17. Donald– so it’s not so much the concept as the way the concept gets abused?
    I, too, have noticed it seems like it only gets brought up with a presumption of ill-will against those who actually did something, and not against those who openly go “yes, our goal is to over-react so no-one dares even try it again.”

  18. Grant or Sherman said something like, there is no way to kill gently or to destroy with honor. Hemingway, “War is a crime. Go ask the infantry. Go ask the dead.” Men and women suddenly and violently are killed.
    .
    Economy of force means you go all-out to win and you don’t give the enemy any advantage whatsoever.
    .
    “Proportionate military force” because he didn’t want to upset any liberal, snowflake ally. Thank God for small mercies. Seems as if he’s moved past “appeasement.”

  19. ‘with the overwhelming force used on Grenada, armchair critics at the time to the contrary’
    There’s a story told me from one among the first envoy.
    A hotel near the beach was used for the troops and prisoners. The prisoners were in the pool area asking for food, which, in whatever Spanish attempted, the reply could be interpreted as their being the food so panic ensued among them. The doctor had an abundant supply of valium and used it to get prisoners peacefully through the next few hours.

  20. Don

    Give me a break!

    I suppose if the good Cardinal knew his statements were a non sequiter he would not have made them. But if he doesn’t understand basics should he be doing that sort of work.

    Proportionality is a part of the Just War doctrine. But it means something entirely different than the Cardinal’s use.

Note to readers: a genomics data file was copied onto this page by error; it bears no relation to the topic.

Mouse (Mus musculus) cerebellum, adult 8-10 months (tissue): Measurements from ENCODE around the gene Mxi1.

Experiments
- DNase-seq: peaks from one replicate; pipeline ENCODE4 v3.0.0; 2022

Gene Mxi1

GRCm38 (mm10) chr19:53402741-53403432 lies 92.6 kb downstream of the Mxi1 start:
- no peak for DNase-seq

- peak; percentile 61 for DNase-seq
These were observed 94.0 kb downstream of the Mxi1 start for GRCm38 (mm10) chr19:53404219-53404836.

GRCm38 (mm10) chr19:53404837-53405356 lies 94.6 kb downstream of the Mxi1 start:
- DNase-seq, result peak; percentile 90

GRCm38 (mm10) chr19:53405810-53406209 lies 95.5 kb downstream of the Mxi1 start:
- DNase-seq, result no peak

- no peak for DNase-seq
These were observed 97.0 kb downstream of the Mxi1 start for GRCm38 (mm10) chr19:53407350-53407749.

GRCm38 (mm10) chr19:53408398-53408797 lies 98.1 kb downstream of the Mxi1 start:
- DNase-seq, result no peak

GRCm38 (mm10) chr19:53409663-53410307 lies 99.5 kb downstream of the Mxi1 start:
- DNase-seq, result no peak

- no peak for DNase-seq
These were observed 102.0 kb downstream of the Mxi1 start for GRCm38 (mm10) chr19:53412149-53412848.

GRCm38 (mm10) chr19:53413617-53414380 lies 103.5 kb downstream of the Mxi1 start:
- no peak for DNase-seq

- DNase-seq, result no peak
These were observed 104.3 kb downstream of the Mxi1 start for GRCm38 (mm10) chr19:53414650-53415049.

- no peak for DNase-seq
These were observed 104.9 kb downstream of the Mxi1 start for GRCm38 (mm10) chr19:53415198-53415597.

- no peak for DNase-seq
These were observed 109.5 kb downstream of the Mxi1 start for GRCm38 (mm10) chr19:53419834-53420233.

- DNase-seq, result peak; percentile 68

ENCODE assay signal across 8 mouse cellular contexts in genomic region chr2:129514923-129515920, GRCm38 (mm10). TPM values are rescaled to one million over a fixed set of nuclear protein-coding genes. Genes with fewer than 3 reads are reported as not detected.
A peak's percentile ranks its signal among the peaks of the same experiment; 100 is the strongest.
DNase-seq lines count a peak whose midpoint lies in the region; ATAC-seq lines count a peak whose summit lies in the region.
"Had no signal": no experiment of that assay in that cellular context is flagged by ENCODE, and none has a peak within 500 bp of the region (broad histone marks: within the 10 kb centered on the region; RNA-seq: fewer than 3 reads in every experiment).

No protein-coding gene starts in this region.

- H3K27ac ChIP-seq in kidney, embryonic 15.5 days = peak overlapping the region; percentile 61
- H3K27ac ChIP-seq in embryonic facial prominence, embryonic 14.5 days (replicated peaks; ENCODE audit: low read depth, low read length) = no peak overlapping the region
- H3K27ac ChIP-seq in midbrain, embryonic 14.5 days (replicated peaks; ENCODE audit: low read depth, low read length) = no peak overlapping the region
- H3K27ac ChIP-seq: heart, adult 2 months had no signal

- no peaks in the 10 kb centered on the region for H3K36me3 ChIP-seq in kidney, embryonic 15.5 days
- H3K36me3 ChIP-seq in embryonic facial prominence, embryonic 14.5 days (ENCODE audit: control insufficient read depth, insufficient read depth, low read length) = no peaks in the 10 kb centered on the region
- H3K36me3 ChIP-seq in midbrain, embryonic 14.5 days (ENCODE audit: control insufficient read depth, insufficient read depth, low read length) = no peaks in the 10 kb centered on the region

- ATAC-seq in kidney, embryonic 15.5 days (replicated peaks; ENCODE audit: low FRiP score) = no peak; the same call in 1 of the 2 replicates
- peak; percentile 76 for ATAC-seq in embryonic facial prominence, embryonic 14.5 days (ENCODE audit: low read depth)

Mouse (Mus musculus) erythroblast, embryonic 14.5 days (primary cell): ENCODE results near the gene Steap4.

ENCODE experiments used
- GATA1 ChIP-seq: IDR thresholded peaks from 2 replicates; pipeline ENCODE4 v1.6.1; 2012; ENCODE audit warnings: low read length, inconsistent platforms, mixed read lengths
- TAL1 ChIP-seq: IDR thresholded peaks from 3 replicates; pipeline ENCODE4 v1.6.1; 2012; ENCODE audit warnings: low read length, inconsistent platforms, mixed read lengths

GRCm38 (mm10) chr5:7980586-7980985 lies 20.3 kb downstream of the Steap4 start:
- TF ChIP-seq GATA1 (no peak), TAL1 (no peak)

The just war doctrine has two parts.
    Jus ad bellum
    The right to go to war

    Jus in bello.
    Moral conduct in war.

    Proportionality is a part of the Jus in bello . But it certainly not the whole part. And the whole should be considered.

    First it refers to choices of weapons and tactics that actually exist in a given saturation. Given the options that will successfully accomplish the military objective he should use the one that cause the least suffering.

    A standard example is:

    A soldier has an M16 and a .50 caliber machine gun. If in his individual military judgment the M16 is the best weapon for the situation using the .50 cal because he wants to see bodies fly apart is violation of proportionality. If his considered military opinion the .50 cal is the best weapon for the situation, then using it is not a violation of proportionality. But really, a reasonable sense of self preservation would tell him not to misuse the .50 cal or he won’t have the ammunition when he needs it.

    The term proportionality is sometimes (mis)used in Jus ad bellum to the that there should be a reasonable eexpection that the gain for the war will be less than the cost. If it isn’t don’t go to war. Which has always been a part of the doctrine.

    The Cardinals comments to not seem to be correctly addressing the situation in terms of the Just War doctrine.

    Kevin Anderson wrote an excellent

    discussion from an International Law perspective which is basically the same as the clasic Catholic Just War doctrine. This is required reading for understanding what proportionality means.

    Ok Ok I am getting off my soap box. Have a good week end.

  21. I would support them for the same reason Cardinal Richelieu subsidised Gustavus Adolphus and forged an alliance with the Turks against the Habsburg power.
    –Michael Paterson-Seymour

    And your policy would be just as mistaken as the policy of Richelieu who mistook France for Europe and his own ambition for the Church.
    –Donald R. McClarey

    Yeah, Richelieu was ambitious and wrong.